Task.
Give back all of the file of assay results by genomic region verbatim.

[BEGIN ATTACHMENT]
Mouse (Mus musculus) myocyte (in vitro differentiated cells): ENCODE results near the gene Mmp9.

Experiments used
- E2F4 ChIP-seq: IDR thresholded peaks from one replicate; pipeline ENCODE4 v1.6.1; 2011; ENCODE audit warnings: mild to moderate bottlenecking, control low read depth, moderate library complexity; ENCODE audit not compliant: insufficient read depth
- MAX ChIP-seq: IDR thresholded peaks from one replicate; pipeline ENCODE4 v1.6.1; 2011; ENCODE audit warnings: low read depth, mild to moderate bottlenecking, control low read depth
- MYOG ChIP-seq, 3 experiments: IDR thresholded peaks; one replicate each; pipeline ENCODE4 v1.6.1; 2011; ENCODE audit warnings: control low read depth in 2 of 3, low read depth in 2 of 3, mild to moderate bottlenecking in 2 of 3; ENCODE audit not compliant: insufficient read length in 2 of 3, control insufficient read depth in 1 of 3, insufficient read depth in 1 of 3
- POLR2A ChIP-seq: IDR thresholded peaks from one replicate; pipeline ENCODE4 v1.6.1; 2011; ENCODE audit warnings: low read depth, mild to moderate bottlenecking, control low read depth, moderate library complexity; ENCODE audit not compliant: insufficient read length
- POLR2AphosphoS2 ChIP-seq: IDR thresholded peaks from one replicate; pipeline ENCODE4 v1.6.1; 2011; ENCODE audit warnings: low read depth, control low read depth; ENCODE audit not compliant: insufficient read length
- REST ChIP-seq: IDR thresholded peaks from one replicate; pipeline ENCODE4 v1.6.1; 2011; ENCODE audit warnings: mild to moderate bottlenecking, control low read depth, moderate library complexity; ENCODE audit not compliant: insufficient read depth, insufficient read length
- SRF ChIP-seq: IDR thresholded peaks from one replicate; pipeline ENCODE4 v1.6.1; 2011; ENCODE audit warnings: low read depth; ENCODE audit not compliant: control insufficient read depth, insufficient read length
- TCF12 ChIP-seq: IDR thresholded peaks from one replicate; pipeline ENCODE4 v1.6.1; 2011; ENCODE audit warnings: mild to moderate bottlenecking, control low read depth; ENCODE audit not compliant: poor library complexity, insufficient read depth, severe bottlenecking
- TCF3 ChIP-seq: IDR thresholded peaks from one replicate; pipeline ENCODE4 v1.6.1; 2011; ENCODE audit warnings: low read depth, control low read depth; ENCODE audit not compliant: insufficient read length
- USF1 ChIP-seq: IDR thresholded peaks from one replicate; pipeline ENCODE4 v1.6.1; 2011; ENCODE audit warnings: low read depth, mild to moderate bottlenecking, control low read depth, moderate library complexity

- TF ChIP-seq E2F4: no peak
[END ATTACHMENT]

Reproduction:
Mouse (Mus musculus) myocyte (in vitro differentiated cells): ENCODE results near the gene Mmp9.

Experiments used
- E2F4 ChIP-seq: IDR thresholded peaks from one replicate; pipeline ENCODE4 v1.6.1; 2011; ENCODE audit warnings: mild to moderate bottlenecking, control low read depth, moderate library complexity; ENCODE audit not compliant: insufficient read depth
- MAX ChIP-seq: IDR thresholded peaks from one replicate; pipeline ENCODE4 v1.6.1; 2011; ENCODE audit warnings: low read depth, mild to moderate bottlenecking, control low read depth
- MYOG ChIP-seq, 3 experiments: IDR thresholded peaks; one replicate each; pipeline ENCODE4 v1.6.1; 2011; ENCODE audit warnings: control low read depth in 2 of 3, low read depth in 2 of 3, mild to moderate bottlenecking in 2 of 3; ENCODE audit not compliant: insufficient read length in 2 of 3, control insufficient read depth in 1 of 3, insufficient read depth in 1 of 3
- POLR2A ChIP-seq: IDR thresholded peaks from one replicate; pipeline ENCODE4 v1.6.1; 2011; ENCODE audit warnings: low read depth, mild to moderate bottlenecking, control low read depth, moderate library complexity; ENCODE audit not compliant: insufficient read length
- POLR2AphosphoS2 ChIP-seq: IDR thresholded peaks from one replicate; pipeline ENCODE4 v1.6.1; 2011; ENCODE audit warnings: low read depth, control low read depth; ENCODE audit not compliant: insufficient read length
- REST ChIP-seq: IDR thresholded peaks from one replicate; pipeline ENCODE4 v1.6.1; 2011; ENCODE audit warnings: mild to moderate bottlenecking, control low read depth, moderate library complexity; ENCODE audit not compliant: insufficient read depth, insufficient read length
- SRF ChIP-seq: IDR thresholded peaks from one replicate; pipeline ENCODE4 v1.6.1; 2011; ENCODE audit warnings: low read depth; ENCODE audit not compliant: control insufficient read depth, insufficient read length
- TCF12 ChIP-seq: IDR thresholded peaks from one replicate; pipeline ENCODE4 v1.6.1; 2011; ENCODE audit warnings: mild to moderate bottlenecking, control low read depth; ENCODE audit not compliant: poor library complexity, insufficient read depth, severe bottlenecking
- TCF3 ChIP-seq: IDR thresholded peaks from one replicate; pipeline ENCODE4 v1.6.1; 2011; ENCODE audit warnings: low read depth, control low read depth; ENCODE audit not compliant: insufficient read length
- USF1 ChIP-seq: IDR thresholded peaks from one replicate; pipeline ENCODE4 v1.6.1; 2011; ENCODE audit warnings: low read depth, mild to moderate bottlenecking, control low read depth, moderate library complexity

- TF ChIP-seq E2F4: no peak